Not busting your chops, but if you are starting in the business you may want to do some more research. More importantly, other than does Sh affect glass, what is around the glass? Is it wood, vinyl, metal, brick? What kind of paint is that, SW? Looks like it is along the roadside on a pedestrian walkway, can you block off foot traffic? What happens if overspray gets on a car? Do you need a permit in that town/city? What about the chems, can they go in the gutter or do you need reclamation? Can you work at night and do you have lights? IS there special insurance needed?
It’s metal around the windows, it is along a roadside and yes I can block off foot traffic, as for cars, I’ve modified my gun to minimize overspray and won’t be using much pressure - overspray should be minimal - cars are a bit away and would a 3% mist hurt cars? I have a reclamation system in that will be used. I have insurance, and we will work during the day. All great points to make though. I appreciate it.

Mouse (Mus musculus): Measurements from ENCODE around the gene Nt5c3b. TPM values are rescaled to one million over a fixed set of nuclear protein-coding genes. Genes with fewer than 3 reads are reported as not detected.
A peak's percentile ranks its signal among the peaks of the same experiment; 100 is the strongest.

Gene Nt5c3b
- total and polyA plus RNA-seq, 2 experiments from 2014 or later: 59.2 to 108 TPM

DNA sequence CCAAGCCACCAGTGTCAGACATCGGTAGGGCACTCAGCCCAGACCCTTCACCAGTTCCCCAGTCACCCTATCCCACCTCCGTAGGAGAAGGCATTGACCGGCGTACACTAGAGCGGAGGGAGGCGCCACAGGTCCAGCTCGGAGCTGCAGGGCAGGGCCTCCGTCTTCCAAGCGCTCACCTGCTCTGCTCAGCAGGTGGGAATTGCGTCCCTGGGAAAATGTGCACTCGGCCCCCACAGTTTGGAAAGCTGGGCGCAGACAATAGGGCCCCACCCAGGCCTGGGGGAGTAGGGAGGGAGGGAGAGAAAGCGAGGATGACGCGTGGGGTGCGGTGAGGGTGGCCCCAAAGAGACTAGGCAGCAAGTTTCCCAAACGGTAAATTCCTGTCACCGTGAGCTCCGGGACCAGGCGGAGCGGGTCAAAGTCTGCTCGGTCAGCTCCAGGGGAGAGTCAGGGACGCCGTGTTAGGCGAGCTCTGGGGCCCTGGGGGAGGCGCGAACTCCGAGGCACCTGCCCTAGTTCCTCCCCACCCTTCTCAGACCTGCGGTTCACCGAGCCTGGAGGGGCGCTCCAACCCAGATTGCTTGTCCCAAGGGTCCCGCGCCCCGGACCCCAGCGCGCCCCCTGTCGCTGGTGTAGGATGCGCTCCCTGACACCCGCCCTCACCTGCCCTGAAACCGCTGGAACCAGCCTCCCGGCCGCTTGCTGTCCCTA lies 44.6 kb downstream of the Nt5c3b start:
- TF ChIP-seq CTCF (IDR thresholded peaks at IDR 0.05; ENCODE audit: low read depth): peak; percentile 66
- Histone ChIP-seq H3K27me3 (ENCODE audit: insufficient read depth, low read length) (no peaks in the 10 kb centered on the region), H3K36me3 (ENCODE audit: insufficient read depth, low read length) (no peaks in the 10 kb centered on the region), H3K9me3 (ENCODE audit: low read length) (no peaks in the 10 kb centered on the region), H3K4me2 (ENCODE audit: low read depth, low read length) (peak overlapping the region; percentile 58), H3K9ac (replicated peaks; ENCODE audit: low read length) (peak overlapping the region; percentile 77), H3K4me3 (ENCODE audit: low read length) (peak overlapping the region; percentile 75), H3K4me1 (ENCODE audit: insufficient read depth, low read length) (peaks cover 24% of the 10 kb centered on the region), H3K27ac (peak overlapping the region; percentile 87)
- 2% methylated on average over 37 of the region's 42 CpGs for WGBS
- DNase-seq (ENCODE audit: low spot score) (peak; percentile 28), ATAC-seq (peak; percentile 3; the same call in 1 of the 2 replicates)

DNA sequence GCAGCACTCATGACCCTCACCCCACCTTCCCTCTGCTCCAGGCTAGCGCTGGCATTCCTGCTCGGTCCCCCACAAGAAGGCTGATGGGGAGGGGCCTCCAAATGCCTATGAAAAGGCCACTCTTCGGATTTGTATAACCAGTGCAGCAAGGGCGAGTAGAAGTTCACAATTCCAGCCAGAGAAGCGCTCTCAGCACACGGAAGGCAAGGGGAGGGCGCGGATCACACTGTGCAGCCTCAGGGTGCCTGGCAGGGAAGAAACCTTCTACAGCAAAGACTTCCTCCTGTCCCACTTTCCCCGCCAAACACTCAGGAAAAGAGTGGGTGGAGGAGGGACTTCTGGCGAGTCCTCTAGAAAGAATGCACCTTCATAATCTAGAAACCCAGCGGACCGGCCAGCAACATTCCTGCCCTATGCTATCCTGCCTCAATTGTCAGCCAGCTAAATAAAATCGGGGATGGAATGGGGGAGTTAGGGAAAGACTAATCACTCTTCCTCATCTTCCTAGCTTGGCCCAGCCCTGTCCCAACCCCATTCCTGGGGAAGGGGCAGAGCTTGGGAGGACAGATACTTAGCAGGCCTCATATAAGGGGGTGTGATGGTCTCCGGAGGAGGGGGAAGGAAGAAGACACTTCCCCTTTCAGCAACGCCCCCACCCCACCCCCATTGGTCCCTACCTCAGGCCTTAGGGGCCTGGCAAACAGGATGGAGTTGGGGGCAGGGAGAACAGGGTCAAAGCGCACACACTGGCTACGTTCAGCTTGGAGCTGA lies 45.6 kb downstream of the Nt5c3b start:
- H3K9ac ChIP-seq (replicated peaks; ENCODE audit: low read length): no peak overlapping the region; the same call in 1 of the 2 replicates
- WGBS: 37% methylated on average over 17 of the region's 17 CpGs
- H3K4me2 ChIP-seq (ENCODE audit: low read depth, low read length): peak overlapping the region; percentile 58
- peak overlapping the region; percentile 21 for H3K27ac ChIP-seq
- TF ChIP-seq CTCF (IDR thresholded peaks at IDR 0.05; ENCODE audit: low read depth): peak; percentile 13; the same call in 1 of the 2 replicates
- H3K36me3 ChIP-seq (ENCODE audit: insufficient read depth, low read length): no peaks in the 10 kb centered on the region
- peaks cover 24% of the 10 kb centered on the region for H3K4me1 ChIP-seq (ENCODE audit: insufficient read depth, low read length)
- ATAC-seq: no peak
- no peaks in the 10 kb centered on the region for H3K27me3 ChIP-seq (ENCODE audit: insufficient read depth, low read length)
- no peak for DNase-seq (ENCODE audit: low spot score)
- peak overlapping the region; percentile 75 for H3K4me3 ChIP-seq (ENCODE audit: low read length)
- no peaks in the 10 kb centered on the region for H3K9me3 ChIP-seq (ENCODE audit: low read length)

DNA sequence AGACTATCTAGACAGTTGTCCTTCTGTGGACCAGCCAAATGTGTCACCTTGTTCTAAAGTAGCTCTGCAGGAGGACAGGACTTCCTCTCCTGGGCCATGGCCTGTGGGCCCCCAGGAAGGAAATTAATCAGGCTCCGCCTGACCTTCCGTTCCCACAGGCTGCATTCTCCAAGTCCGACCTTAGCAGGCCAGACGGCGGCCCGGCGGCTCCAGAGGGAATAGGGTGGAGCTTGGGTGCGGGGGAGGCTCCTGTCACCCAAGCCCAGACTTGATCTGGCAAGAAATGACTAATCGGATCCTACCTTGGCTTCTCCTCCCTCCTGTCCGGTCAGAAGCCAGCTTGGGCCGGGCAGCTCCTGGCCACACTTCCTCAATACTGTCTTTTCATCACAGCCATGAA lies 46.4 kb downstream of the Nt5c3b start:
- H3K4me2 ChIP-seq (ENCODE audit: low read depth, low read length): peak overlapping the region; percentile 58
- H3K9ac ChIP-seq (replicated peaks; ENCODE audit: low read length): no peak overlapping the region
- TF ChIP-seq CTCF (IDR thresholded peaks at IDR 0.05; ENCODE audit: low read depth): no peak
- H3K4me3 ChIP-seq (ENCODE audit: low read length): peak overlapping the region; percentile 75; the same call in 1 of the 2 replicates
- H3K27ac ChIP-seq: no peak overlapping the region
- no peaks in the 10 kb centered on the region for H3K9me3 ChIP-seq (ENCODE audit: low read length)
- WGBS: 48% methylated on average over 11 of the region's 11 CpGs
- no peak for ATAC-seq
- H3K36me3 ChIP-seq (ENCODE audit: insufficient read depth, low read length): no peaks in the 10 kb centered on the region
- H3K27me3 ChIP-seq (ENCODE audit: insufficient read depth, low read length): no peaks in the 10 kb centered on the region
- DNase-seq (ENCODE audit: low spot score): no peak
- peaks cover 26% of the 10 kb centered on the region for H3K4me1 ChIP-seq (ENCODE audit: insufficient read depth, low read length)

Ok, I wash houses and buildings with windows, they all get SH all over them. SH is corrosive. Some paints react to SH, others don’t care. Test spot first. Some metals may not like SH to dwell on them long, especially certain finishes Rinsing before drying is mandatory. I think most horror stories have used one restore or something similar on those metals. There are a few of those stories on here. I would pack something just in case. Mitigating risks is a standard operating procedure for me.
Yea the rust around the windows makes me nervous. But ill be sure to run water on those as I’m working to dilute further.
I’m confused is one restore what caused the problem or what was used to fix them?
One Restore is great stuff but dangerous on metals.
Sorry, was doing a quick reply. There was a posting on here of some people cleaning a Sherwin Williams and the metal reacted poorly, they needed another chem to fix the window frames and door. Thought they used that or maybe HD britenol, but can’t remember. The point is that you have to see what you are doing and then take precautions for yourself.